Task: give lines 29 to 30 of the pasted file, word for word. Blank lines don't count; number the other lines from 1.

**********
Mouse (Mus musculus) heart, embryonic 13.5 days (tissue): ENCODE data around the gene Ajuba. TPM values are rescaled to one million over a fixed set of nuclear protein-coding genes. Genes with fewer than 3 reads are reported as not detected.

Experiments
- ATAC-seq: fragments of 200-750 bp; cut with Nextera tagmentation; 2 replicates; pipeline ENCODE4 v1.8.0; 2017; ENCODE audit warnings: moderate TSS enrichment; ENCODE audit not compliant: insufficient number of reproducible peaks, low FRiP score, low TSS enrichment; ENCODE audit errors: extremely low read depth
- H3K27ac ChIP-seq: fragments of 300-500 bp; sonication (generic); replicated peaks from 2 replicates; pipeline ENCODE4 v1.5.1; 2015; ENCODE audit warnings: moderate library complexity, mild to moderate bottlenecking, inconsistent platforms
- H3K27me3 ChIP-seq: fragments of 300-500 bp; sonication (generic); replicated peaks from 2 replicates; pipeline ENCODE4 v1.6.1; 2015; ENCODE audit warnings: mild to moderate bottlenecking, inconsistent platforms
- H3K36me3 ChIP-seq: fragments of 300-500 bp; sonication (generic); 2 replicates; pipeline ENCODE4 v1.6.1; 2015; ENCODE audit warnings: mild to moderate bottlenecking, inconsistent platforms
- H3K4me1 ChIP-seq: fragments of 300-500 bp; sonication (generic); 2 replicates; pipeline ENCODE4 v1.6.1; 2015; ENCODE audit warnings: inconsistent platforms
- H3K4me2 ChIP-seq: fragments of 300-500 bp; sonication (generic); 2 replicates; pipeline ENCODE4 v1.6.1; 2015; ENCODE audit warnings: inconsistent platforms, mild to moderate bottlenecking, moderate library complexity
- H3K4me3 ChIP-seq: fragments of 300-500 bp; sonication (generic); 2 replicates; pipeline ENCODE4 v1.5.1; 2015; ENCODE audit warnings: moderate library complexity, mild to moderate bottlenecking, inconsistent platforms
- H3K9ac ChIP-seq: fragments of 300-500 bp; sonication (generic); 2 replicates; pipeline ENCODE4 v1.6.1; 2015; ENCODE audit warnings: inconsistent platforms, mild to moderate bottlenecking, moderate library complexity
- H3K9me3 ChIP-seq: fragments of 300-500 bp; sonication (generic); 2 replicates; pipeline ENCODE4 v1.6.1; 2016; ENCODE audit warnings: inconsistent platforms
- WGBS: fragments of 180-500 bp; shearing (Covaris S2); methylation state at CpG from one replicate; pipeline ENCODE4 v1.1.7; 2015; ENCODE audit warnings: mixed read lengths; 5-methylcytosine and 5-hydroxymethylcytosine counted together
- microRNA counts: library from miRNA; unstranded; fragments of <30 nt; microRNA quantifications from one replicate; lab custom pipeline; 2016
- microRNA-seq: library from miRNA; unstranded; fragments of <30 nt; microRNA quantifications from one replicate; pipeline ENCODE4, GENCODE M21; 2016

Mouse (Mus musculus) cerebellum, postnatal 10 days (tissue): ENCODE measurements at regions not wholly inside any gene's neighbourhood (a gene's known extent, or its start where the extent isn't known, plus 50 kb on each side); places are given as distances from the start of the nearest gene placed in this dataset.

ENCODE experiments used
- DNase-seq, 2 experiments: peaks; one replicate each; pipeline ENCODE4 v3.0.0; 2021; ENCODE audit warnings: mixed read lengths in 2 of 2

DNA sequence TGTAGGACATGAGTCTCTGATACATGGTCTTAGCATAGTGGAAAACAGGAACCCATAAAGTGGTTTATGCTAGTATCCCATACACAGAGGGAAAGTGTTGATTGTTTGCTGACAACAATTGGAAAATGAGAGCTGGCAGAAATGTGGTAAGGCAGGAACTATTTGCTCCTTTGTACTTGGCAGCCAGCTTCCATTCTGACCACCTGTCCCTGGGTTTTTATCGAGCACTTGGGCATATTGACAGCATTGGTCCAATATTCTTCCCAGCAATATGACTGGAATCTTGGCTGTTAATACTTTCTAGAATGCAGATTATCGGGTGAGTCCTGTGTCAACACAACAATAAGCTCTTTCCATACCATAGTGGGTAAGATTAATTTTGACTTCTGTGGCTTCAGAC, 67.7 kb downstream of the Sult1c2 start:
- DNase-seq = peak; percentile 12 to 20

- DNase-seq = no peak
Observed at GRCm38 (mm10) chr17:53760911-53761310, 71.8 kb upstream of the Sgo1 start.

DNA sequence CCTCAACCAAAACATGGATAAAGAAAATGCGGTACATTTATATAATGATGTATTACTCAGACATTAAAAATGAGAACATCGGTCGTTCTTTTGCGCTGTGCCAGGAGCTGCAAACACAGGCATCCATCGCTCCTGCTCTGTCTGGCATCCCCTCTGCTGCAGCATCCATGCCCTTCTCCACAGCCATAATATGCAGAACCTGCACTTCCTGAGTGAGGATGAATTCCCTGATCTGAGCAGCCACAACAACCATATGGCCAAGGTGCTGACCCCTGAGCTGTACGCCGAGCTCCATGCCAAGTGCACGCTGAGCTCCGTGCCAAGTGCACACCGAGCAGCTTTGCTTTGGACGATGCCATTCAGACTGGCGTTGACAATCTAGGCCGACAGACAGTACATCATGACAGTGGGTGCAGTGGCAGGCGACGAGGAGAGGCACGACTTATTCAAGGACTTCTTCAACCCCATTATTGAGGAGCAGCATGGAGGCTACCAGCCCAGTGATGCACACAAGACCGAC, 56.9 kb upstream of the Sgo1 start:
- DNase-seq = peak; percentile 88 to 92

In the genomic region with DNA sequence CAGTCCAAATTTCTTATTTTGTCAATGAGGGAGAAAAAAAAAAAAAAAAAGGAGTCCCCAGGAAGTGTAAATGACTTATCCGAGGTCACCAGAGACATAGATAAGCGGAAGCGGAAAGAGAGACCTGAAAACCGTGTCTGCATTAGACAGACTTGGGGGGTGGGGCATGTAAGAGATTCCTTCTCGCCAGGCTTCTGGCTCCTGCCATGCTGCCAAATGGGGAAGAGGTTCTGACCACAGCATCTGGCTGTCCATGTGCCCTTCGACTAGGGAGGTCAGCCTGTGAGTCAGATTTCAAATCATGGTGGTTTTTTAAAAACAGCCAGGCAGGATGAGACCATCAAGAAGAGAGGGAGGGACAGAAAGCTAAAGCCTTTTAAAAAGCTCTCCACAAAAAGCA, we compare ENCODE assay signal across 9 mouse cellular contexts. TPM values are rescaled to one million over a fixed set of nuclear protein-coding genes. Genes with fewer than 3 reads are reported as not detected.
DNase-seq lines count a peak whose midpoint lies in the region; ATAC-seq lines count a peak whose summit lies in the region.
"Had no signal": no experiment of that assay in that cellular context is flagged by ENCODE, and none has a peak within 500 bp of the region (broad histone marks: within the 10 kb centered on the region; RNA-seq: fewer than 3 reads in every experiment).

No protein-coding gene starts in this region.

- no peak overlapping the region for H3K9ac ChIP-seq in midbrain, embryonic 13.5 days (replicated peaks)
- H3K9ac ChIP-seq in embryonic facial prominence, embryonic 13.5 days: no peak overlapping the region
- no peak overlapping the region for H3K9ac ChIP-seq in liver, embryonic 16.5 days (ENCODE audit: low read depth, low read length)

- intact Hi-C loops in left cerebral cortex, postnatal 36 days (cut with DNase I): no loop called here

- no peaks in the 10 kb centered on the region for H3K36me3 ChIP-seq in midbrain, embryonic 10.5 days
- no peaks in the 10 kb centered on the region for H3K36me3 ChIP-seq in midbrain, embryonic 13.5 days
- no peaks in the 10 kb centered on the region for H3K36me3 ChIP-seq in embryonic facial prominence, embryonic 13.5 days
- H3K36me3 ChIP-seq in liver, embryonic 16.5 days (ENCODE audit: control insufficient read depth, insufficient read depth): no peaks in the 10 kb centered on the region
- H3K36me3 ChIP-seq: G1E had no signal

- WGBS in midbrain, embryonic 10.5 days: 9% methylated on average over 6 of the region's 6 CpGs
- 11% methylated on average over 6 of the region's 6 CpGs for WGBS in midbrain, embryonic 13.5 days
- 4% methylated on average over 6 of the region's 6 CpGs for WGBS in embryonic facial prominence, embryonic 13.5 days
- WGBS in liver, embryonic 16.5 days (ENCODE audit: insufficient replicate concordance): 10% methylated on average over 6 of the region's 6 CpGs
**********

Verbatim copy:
- H3K9ac ChIP-seq in embryonic facial prominence, embryonic 13.5 days: no peak overlapping the region
- no peak overlapping the region for H3K9ac ChIP-seq in liver, embryonic 16.5 days (ENCODE audit: low read depth, low read length)